For your circuits at 1 kHz and 100 kOhms, you can also try audio transformers. Some do not like DC current, so use caution.
 

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I don't think, that the measurement problem has been yet clearly specified. To avoid jumping into conclusions, I want to ask for a clear specification first.

What's the exact point with separating DC and AC loops. As long as the DC and AC source are just low impedance sources, I don't see a reason to have e.g. a "substantially higher reactance" than 100 k load impedance. For higher load impedances, this objective would be simply illusional.

A simple understandable and not too difficult achievable requirement is not to introduce large errors of the AC respectively DC voltage. The situation would be different, if one or both sources are actually source-meters and you want them to measure load impedances.

Finally, the low AC and DC ranges suggest an active circuit adding both voltages and feeding the sum to the load, completely avoiding the problematical bias elements.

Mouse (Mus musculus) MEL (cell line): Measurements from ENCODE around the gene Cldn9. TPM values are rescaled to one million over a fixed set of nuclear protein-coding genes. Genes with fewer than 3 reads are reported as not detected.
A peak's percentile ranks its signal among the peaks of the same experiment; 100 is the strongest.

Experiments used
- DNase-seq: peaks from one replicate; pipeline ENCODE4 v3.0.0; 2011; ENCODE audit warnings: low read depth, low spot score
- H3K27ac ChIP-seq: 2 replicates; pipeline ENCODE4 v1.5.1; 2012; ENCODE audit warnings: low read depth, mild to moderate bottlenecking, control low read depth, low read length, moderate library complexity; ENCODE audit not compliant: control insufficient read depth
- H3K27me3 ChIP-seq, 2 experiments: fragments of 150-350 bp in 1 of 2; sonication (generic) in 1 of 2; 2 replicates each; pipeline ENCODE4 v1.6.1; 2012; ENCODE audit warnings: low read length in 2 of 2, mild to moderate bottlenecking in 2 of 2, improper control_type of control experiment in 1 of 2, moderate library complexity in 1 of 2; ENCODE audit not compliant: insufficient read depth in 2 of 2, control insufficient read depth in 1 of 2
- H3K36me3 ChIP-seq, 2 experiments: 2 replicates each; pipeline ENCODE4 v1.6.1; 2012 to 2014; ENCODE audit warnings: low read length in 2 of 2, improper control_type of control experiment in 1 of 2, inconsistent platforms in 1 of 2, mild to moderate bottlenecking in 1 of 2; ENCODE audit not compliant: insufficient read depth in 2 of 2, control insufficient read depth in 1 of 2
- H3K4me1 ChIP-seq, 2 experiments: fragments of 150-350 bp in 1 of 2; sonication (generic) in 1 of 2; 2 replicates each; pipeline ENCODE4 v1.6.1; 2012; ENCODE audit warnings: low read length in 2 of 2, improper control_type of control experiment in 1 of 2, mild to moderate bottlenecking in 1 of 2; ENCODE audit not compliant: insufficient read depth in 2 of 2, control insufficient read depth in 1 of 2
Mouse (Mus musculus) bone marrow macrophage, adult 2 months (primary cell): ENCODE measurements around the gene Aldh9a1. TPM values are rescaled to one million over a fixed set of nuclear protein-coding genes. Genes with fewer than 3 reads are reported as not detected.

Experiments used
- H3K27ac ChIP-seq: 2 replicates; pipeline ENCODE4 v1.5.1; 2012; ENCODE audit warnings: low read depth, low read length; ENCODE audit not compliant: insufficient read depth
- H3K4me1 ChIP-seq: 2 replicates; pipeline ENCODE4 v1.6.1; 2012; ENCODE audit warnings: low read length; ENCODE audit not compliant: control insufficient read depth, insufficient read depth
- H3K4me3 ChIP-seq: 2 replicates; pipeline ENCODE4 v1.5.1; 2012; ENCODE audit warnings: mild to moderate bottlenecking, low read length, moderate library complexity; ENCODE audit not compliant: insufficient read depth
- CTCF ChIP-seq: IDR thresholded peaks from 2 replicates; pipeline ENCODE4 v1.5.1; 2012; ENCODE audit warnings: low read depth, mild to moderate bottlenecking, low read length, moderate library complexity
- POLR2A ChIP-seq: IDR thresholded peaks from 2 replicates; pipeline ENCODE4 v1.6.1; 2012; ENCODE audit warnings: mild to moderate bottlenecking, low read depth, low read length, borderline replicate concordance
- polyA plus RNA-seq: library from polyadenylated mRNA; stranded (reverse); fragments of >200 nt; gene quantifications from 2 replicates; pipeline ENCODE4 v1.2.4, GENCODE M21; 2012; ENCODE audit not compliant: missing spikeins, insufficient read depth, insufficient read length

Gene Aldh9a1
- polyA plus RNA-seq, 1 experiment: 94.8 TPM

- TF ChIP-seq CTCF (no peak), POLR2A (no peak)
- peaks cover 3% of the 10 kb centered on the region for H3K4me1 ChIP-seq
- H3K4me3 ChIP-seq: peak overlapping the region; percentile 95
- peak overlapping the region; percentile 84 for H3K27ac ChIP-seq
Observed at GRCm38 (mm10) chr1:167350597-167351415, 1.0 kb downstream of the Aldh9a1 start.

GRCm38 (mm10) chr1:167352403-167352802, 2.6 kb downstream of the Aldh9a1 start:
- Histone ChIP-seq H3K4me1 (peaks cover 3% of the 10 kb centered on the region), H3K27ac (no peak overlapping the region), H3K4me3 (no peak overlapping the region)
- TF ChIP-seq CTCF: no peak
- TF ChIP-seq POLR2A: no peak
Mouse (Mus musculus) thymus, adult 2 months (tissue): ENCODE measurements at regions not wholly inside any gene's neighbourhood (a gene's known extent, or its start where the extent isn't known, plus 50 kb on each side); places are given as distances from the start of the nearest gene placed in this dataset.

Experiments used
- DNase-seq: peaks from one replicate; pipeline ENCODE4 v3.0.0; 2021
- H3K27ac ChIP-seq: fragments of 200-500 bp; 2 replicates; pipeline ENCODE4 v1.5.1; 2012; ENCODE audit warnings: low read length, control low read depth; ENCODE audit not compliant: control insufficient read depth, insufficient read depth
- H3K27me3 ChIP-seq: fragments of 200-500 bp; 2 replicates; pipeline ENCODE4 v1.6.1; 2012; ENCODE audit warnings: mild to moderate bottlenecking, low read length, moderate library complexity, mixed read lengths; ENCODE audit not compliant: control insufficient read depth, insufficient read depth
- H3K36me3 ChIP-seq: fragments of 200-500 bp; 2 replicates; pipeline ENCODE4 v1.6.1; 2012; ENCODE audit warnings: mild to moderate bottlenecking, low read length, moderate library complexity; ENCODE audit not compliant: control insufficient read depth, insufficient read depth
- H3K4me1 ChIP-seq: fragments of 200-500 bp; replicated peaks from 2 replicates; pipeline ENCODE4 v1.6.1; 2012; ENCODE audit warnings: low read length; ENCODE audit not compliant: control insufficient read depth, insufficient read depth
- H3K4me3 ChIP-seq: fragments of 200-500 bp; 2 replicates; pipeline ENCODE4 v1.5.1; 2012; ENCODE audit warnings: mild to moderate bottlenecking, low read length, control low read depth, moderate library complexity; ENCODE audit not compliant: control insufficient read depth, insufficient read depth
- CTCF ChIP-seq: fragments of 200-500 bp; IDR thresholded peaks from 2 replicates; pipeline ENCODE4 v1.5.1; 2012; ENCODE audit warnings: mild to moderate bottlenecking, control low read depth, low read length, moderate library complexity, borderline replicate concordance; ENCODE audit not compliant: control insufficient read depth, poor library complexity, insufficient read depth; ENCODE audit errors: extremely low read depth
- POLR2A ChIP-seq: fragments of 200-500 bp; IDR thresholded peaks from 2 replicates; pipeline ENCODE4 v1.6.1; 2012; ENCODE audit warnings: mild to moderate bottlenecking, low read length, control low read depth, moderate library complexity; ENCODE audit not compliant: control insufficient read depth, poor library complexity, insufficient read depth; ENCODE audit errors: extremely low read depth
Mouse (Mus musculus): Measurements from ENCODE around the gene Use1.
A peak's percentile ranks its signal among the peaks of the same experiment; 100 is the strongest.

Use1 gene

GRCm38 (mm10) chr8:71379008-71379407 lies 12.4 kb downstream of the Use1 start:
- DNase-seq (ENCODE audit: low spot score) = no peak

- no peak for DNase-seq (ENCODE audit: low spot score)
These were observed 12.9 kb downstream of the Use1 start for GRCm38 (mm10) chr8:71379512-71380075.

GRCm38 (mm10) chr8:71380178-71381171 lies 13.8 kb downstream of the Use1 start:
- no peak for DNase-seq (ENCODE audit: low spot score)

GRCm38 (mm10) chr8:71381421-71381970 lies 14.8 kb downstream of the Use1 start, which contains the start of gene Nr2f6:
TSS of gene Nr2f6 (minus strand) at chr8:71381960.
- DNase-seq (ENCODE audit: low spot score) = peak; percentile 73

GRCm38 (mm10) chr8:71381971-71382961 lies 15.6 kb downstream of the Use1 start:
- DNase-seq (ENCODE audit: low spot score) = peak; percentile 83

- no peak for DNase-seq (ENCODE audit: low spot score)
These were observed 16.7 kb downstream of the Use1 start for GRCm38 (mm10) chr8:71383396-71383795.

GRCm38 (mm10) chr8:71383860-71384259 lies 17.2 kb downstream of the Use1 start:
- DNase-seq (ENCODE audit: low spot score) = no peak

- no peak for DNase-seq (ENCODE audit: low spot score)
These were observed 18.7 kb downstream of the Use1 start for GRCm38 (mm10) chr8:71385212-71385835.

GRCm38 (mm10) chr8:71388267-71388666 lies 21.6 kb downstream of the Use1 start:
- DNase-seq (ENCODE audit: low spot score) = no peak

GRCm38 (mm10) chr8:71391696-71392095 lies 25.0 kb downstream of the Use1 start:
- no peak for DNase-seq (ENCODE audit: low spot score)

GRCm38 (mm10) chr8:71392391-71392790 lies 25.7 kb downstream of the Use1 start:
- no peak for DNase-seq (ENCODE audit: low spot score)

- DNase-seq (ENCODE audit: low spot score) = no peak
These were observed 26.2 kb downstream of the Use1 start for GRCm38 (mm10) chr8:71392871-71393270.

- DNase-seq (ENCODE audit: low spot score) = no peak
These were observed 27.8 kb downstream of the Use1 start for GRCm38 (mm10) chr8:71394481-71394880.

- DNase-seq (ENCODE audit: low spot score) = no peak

P.S.: The signal (sine) generator can be expected to expose 50 ohm output impedance. Thus requesting zero capacitor reactance doesn't sound justified.


Hopefully I can clarify a bit, if I'm understanding your comment correctly:

- The reason I think I need to isolate the two loops is because without doing so, almost all of the current flows on the outer loop, avoiding my sample, MOhm resistor. My aim is to measure the current flowing through the sample resistance at both DC and at my oscillation frequency (1kOhm) (using a lock-in amplifier to pick out the amplitude of current oscillations at 1kHz)
- you're correct in that in channels in which I want to *pass* current I don't need 1 Ohm resistances, anything around 100Ohm or less is totally fine, even kOhm is fine for the measurements I'm making as long as it's not fluctuating any more than 1 Ohm (which I imagine is not likely for a kOhm resistor). The issue I'm running into is in the loops where I want to forbid either AC or DC. In the DC case, it looks like a capacitor will do the trick perfectly. In the AC case however, it seems that I would need an impossibly large inductance to provide the 1kHz current with a resistance greater than my load.

does that get at what your asking?
 

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There's is no provision for current measurement in your circuit. How do you intend to perform it?